Davening: A Guide to Meaningful Jewish Prayer

Jewish Lights Publishing  2012

 

From Rabbi Zalman Schachter-Shalomi, affectionately known as Reb Zalman, are two new volumes that help illuminate the life and times of this rabbi, rebbe, maggid, master of religious integration, and one of the most illustrious religious leaders of the modern world: Davening: A Guide to Meaningful Prayer (with Joel Segel), and My Life in Jewish Renewal (with Edward Hoffman).

In these two new books, we read about Reb Zalman’s life, which encompasses the full spectrum of Jewish experience, from pre-Shoah enlightened Eastern Europe to the Canadian, American, and Israeli emergence of new Jewish movements, as well as his Jewish worldview, specifically the Jewish Renewal he created. There is new and revealing information even for people who have followed him for decades.

For example, in the early 1960s, Reb Zalman spoke at Yale University. In lieu of monetary payment, he was given the opportunity to design a tallit for himself, woven by the students out of reindeer wool! He chose the rainbow colors of the lower Sephirot, including intervening black and white spaces, and the kabbalistic interpretations.

This amazing creation is a metaphor for Reb Zalman’s life, teaching, and writings: full-colored possibilities in which we can be enveloped within G-d’s guidance and goodness. In his creative, innovative lifework, Reb Zalman opens us to new perspectives within Judaic and world traditions.

In Davening, we see how these far-reaching influences can enhance our own Jewish experience in every aspect of Jewish observance, how we can expand our prayer horizon to uplift our spirit, leading beyond the words of the sacred texts.

Davening is a welcoming volume, a vehicle for us to be more at home with the belief of our hearts, with our prayers, with our congregations, and with God. In the acknowledgements at the end of the book, Reb Zalman draws together the kavannah (intention) of this book:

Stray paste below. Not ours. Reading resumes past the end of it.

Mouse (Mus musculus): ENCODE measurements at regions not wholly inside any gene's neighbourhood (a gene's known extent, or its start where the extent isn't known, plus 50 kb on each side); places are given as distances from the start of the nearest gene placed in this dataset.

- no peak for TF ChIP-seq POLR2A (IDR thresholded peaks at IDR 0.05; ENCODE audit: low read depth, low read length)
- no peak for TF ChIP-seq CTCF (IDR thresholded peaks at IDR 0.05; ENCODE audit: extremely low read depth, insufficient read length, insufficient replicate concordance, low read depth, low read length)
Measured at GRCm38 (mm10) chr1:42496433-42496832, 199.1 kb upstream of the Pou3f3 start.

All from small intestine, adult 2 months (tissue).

“When I see what has happened to congregational prayer, I feel that even in the places where people observe the liturgy meticulously, there is a lack of soul. I wanted to have one more book out there that would help the average davener to enter the sacred realm of prayer and to feel the reality of the encounter with God.”

As he states, “Prayer is not a switch with which we can control the universe. But I do believe that we can, with our prayers, reach dimensions of existence that we do not otherwise have access to and that the openings in those higher worlds bring blessings down to us…. Prayer may not bring world peace, but it gives my heart peace….. A prayer, truly prayed, is the beginning of its own answer.”

We leave this book with Reb Zalman’s vision and bless­ing: “We strive to make our prayers a vessel for our own experiences—and yet, at the same time, to transcend all that heart and mind can grasp. We aim to be most truly ourselves, to stand in our own fullness before the living God.”

Reb Zalman’s book My Life in Jewish Renewal centers on his storied journey. His evolution, from Chabad student to Shaliah (messenger) to rabbi, is only the beginning. His life is a journey from Viennese Hassidic diamond cutter, to shochet (butcher), to creator of Jewish Renewal.

The book follows Reb Zalman’s life of discovery and inte­gration, learning from Chabad, Reform Judaism, Christianity, Eastern religions, college Hillel, psychology, philosophy, and worlds of ecstatic experience. Each of these contributes to Reb Zalman’s creation of Jewish Renewal, which is explored in the book as an integration of traditional Jewish practice with informed, immersed, universal wisdom, leading to more intentional spiritual awareness and action. We can see in the biography how many of the nuances Reb Zalman has brought (or brought back) to Judaism emerged: the rainbow tallit, chanted niggunim (melodies), more silent prayer, English davening, meditation, movement in prayer, and so much more.

What a remarkable life we encounter in this book. We discover major influences on Reb Zalman’s evolving sense of Judaism: deep friendships with such luminaries as both Reb Schneersons, Abraham Heschel, Howard Thurman, Timothy Leary, Thomas Merton, and the Dalai Lama. Seeing the depth of Reb Zalman’s journey far and wide in Judaism, the reader can recognize and honor the value of his life work, which is steeped in deep knowledge and experience.

The last section of My Life in Jewish Renewal is “My Unfulfilled Projects.” In humility, Reb Zalman outlines ideas he proposed for Chabad, the Jewish community in India, government outreach in Israel, and “industrial kabbalah.” No matter where you are in the spectrum of Jewish obser­vance, belief, and practice, these two books will provide thought-provoking introspection and the tools to continue and broaden your search for meaning within Judaism and in the world.

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